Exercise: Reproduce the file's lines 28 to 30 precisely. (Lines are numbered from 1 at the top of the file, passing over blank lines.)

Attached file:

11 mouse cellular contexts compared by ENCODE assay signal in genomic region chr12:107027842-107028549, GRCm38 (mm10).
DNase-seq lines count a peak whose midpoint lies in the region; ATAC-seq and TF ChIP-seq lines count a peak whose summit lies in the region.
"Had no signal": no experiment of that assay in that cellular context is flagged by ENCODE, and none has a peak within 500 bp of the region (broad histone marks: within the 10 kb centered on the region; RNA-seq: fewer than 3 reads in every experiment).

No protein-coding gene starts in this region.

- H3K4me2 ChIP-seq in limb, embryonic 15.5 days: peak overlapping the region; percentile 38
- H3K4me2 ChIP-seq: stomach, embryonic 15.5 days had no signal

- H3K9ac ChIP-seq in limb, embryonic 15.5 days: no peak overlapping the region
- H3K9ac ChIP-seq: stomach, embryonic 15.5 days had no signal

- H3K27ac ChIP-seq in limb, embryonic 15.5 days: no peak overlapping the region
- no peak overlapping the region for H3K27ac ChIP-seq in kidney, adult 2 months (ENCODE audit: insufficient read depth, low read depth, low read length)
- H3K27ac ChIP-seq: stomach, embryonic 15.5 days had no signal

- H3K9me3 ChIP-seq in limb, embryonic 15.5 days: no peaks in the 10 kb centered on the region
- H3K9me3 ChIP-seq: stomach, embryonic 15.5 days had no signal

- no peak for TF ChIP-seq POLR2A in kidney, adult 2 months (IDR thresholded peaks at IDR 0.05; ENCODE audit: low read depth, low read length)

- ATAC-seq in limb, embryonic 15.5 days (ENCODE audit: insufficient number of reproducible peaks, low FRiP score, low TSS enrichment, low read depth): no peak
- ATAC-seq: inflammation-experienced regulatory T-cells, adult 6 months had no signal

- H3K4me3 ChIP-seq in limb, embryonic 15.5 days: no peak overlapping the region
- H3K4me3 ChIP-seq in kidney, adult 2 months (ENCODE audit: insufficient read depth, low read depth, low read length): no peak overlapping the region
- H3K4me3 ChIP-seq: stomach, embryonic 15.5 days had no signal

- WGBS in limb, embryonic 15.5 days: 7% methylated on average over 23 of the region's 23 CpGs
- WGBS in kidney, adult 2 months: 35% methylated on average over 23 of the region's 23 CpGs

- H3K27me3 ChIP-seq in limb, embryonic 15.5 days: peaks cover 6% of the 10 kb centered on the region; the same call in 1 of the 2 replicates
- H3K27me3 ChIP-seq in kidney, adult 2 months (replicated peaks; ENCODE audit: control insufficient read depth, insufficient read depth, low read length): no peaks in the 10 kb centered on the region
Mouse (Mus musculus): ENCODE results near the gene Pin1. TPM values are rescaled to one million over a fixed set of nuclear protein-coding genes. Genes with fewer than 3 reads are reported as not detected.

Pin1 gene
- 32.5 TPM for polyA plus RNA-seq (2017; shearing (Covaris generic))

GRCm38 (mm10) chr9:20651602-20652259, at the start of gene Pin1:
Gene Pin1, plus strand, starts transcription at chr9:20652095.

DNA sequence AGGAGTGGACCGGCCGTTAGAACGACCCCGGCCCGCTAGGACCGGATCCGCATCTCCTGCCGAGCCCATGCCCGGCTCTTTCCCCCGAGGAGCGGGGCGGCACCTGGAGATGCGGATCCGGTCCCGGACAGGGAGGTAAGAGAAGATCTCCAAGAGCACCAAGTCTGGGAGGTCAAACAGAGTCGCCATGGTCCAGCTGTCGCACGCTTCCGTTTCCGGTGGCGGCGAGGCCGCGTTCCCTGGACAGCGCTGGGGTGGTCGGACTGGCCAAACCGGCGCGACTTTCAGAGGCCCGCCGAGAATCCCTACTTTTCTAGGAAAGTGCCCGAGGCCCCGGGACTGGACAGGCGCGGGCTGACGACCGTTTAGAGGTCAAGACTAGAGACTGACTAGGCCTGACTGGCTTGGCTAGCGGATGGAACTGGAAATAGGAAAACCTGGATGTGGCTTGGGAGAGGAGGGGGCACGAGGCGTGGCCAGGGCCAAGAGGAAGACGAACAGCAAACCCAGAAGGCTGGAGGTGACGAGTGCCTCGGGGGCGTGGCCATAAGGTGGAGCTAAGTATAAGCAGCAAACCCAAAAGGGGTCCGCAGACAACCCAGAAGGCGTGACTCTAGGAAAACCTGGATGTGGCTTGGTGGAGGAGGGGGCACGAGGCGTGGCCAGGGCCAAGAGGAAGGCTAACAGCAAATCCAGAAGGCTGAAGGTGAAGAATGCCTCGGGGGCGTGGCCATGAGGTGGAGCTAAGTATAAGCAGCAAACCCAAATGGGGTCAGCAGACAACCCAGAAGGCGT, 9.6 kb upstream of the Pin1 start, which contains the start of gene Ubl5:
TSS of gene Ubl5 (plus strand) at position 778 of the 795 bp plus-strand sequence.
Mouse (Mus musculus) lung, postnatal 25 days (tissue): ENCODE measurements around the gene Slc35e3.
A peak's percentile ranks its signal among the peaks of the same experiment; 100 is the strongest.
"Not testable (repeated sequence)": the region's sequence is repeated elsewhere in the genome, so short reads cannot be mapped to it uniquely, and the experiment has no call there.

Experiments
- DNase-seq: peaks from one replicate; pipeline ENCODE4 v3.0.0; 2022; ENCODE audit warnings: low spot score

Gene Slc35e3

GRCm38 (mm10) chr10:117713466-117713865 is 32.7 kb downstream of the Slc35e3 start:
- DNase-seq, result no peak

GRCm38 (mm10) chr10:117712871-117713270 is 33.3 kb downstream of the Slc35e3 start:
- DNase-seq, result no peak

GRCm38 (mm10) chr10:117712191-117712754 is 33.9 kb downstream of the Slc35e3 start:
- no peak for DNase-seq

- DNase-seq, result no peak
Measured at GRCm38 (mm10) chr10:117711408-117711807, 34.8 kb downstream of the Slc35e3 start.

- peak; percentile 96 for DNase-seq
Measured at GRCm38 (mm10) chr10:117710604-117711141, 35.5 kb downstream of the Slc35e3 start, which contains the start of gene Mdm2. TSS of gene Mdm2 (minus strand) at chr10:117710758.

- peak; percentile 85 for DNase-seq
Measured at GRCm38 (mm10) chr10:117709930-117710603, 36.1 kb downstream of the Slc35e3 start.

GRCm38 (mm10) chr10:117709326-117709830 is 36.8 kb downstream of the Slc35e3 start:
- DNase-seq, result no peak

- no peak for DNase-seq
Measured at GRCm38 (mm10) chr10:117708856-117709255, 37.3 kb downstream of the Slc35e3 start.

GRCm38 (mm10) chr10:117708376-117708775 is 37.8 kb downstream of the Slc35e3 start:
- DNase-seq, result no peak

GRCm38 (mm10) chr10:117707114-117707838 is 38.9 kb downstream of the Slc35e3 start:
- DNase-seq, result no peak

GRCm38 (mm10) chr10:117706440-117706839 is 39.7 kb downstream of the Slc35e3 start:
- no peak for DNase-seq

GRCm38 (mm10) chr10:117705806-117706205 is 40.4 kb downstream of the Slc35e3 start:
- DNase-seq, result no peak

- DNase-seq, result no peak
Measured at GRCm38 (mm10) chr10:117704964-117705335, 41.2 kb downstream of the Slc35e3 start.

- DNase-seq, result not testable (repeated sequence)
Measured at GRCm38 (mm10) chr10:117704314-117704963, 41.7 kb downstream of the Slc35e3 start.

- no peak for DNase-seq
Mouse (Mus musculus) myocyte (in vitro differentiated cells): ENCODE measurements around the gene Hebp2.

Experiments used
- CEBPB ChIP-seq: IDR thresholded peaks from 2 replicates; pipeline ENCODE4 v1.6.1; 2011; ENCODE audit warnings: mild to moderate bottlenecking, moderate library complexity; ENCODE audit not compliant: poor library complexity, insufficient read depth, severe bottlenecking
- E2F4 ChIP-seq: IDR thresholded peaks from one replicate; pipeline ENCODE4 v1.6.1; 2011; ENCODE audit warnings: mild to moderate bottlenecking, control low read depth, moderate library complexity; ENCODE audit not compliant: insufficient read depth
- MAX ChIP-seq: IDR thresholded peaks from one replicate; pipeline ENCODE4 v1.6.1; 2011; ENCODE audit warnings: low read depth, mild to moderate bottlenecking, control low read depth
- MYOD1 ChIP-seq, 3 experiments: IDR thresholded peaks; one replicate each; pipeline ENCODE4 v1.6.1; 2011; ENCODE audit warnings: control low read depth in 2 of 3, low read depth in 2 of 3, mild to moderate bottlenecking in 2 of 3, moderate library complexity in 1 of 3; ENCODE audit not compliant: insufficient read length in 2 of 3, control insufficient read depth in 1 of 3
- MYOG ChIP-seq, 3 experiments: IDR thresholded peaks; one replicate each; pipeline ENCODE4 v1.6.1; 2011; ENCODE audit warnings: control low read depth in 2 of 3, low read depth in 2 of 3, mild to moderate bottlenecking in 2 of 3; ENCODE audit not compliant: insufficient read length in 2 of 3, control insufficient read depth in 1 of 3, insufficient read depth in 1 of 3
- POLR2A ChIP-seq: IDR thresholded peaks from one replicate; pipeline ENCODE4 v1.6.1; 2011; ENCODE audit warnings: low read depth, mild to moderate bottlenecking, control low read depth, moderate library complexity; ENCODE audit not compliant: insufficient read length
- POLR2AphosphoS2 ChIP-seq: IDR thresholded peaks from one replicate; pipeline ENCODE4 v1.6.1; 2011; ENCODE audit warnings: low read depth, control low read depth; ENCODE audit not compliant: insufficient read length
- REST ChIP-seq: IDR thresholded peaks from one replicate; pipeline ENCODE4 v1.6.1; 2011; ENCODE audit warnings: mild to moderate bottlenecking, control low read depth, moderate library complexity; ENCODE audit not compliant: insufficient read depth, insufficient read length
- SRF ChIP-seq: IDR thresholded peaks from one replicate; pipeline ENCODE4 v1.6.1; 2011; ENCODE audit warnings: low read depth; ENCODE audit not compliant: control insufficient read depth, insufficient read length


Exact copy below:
Gene Pin1, plus strand, starts transcription at chr9:20652095.

DNA sequence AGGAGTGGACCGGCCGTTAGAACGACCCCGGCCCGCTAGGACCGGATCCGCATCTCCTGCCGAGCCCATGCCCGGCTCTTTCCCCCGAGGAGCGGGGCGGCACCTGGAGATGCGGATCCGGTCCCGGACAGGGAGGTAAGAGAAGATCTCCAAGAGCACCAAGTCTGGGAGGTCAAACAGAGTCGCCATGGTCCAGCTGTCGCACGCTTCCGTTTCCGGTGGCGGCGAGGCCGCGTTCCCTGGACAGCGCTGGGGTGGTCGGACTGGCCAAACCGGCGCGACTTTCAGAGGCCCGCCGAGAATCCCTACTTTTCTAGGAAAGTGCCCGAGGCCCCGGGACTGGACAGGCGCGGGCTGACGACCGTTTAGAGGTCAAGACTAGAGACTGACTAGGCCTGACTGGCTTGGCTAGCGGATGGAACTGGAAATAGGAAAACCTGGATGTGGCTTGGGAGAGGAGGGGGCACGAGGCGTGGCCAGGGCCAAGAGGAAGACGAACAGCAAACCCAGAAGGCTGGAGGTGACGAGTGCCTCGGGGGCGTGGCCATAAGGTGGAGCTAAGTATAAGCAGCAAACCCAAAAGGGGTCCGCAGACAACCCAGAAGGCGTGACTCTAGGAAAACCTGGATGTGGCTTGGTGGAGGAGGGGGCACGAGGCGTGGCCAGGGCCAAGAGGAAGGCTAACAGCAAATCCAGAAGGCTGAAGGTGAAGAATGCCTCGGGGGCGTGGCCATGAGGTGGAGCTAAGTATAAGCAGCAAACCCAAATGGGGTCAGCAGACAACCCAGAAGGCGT, 9.6 kb upstream of the Pin1 start, which contains the start of gene Ubl5:
TSS of gene Ubl5 (plus strand) at position 778 of the 795 bp plus-strand sequence.